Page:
- Possibility to get a home loan even if your income isn’t received on a regular basis. This is beneficial for self employed, casual workers, contract workers and investment owners.
- Less documentation required to be approved.
- Variety of loan options. Much like standard loans, you could opt for a fixed or variable rate and also benefit from features such as redraw and offset account.
- Higher rates due to your higher risk of unsteady income.
- May require a larger deposit.
- You may be subject to more fees and charges than that of a standard loan.
Low doc personal loans
Low doc loans cover more than mortgages. Oftentimes, a personal loan is required by small business owners and the self-employed to cover operational expenses. Like low doc home loans, low doc personal loans are for those who may have difficulty being approved for a standard loan based on a lender’s risk return model.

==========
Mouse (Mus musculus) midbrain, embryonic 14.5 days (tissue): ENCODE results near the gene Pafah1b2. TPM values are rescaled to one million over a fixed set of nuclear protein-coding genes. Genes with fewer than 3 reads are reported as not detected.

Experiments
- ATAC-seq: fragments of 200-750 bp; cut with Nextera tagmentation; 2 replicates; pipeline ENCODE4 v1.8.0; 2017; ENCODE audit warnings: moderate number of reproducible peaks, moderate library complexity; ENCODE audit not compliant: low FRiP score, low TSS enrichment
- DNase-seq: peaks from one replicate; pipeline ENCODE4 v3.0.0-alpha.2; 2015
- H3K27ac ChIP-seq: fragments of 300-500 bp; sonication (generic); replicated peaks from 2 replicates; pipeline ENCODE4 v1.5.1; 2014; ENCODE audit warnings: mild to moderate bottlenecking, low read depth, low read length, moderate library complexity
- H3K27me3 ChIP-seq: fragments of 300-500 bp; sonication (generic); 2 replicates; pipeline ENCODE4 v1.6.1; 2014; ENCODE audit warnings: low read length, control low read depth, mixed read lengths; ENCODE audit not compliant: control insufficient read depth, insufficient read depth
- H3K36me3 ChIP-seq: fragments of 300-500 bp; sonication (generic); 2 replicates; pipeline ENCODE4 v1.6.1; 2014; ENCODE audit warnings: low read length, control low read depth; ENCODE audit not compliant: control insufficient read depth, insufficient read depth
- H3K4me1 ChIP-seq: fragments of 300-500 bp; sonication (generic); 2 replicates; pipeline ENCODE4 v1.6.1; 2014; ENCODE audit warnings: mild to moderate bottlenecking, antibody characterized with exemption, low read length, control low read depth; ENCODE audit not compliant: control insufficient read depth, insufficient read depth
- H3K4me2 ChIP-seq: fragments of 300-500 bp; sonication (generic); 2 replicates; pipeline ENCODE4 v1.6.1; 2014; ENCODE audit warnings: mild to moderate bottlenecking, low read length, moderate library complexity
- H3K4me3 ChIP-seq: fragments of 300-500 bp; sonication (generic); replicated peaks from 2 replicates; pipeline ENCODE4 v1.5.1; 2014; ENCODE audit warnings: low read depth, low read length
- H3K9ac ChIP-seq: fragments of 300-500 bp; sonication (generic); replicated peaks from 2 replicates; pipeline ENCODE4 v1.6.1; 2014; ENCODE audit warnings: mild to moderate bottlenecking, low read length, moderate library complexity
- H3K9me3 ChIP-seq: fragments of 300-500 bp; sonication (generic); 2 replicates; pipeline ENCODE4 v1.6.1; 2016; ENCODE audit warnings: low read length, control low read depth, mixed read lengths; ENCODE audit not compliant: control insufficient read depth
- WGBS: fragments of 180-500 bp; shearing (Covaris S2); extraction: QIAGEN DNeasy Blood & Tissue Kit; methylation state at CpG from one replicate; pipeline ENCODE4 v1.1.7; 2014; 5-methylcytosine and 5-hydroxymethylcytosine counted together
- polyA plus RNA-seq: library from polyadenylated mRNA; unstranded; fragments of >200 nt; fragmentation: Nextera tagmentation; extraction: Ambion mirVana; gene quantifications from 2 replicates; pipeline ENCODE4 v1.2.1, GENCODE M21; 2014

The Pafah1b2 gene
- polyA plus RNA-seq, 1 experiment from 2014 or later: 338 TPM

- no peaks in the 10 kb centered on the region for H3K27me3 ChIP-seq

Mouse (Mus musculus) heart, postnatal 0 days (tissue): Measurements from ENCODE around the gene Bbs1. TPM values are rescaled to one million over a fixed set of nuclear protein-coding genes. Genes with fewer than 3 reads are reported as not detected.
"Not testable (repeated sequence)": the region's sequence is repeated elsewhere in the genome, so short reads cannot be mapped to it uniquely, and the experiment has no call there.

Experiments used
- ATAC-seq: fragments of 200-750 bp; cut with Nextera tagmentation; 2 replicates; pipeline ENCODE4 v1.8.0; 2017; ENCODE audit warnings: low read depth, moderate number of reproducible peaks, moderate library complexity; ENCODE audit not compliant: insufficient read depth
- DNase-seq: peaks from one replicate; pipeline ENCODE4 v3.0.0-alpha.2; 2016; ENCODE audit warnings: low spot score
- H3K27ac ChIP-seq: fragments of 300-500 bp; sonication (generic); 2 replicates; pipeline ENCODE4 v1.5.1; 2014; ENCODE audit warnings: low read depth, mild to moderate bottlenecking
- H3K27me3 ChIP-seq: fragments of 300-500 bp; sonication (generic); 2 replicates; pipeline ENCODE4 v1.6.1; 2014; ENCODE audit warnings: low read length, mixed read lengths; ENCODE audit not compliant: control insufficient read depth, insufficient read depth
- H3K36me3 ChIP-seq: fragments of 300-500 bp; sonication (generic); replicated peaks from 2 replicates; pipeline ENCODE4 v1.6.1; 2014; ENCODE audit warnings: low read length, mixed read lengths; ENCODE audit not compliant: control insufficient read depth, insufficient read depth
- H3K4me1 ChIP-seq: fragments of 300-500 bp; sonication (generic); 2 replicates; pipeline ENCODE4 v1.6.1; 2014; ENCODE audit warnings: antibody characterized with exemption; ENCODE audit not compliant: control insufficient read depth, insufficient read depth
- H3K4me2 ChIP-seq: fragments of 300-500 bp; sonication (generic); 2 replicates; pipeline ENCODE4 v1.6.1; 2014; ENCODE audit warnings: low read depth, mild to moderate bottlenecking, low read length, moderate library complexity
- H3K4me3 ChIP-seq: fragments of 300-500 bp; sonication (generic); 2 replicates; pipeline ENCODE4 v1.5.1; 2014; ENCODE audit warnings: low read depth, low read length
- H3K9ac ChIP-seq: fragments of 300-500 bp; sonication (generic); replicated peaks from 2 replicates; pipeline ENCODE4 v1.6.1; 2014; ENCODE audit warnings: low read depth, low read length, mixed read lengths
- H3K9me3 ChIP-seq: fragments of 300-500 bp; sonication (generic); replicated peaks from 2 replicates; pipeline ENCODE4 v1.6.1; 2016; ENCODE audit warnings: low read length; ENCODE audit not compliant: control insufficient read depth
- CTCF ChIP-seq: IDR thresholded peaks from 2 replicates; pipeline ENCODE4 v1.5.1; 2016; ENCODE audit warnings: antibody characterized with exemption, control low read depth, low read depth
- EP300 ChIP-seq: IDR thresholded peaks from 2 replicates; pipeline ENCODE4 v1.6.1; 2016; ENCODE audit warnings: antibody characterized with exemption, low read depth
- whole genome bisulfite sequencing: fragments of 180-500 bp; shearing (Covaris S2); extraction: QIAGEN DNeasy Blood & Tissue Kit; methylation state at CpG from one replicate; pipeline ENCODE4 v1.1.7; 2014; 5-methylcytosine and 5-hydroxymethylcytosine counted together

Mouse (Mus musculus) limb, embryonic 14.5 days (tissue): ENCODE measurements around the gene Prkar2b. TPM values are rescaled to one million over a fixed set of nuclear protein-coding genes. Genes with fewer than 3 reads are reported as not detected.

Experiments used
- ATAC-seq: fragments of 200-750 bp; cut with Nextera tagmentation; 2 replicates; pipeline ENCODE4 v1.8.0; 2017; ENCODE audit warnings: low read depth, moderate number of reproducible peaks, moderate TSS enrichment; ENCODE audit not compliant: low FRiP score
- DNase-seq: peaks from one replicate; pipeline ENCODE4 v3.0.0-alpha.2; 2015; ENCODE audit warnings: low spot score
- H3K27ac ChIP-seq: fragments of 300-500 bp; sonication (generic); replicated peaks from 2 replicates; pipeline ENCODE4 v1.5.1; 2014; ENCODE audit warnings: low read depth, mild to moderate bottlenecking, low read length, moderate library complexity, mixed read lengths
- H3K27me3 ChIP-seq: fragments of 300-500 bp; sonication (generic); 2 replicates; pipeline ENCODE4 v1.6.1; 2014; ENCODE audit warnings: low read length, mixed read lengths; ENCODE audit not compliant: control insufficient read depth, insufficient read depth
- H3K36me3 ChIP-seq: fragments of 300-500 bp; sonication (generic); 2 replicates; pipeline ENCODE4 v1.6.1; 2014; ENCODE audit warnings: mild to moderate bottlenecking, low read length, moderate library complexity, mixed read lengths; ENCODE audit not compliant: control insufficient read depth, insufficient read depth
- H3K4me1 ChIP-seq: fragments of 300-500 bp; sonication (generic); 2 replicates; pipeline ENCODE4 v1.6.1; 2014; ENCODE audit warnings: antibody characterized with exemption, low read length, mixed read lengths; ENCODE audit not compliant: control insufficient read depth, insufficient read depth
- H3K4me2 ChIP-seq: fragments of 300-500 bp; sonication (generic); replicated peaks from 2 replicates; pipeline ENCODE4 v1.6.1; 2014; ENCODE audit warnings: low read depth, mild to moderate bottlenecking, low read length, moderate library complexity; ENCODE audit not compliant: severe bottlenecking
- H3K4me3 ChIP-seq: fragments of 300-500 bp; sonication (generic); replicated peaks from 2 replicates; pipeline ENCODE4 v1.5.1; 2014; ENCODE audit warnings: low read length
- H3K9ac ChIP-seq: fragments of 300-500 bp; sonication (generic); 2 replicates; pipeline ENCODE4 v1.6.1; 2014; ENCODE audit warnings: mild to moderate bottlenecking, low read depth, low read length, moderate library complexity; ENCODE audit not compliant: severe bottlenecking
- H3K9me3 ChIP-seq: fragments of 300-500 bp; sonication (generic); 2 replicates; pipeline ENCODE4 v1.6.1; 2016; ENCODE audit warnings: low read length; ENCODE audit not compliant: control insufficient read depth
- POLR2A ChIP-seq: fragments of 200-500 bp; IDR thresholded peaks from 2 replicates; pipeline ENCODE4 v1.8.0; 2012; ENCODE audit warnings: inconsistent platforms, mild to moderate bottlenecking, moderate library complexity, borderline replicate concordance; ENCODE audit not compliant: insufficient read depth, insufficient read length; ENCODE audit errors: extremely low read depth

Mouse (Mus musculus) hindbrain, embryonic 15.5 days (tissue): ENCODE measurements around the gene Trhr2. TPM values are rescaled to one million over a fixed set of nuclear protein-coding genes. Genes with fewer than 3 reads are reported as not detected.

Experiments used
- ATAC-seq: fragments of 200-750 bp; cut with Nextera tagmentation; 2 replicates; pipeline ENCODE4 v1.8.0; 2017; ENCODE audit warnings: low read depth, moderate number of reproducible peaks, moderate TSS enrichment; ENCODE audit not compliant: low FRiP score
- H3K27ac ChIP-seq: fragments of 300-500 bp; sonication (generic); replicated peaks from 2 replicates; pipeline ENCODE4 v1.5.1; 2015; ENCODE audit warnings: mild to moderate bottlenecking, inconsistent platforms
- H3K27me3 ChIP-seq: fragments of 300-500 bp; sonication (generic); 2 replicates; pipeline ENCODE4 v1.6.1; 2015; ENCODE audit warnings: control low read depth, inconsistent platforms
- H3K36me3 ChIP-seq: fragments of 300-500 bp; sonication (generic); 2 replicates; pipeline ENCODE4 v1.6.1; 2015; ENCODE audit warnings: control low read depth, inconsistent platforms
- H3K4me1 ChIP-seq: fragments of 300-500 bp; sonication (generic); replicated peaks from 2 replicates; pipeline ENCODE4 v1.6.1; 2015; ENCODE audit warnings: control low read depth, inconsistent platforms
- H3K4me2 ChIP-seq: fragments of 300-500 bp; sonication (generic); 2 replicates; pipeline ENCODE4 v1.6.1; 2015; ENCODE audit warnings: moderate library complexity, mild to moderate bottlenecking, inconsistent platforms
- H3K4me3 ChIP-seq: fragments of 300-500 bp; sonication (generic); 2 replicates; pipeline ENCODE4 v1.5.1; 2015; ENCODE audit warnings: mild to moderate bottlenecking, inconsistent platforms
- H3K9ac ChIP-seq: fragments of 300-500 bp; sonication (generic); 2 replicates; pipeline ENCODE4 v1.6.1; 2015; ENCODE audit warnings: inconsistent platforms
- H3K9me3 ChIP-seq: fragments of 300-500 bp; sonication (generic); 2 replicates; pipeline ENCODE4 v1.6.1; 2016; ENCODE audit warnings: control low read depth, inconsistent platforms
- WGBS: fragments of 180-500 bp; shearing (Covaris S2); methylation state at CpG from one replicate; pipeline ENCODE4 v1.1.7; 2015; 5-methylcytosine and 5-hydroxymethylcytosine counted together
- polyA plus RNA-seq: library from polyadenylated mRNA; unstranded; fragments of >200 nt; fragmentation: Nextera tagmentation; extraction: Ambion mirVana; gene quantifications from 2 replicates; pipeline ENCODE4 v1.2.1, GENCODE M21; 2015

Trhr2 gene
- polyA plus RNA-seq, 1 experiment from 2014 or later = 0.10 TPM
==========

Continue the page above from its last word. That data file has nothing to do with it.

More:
Many lenders offer self-employed personal loans: secured and unsecured loans. A secured personal loan is a loan secured against something that you own, such as your car or house. An unsecured personal loan is where the lender agrees to lend you money without taking a form of security, subject to your capacity to repay.
Glossary of Terms
|Application fee||the fee paid to a lender to set up a home loan.|
|Appraisal fee||the fee charged to gain a professional opinion about how much a property is worth.|
|Comparison rate||all fees charges and payments in one rate reflecting the total annual cost of the loan.|
|Credit Rating||the credit-worthiness of individuals and corporations, based on their borrowing and repayment history.|
|Credit report||a report from an authorised agency that shows the potential borrowers credit history which lenders will assess when deciding to approve a loan.|
|Debt consolidation||when a borrower rolls multiple loans into a single one.|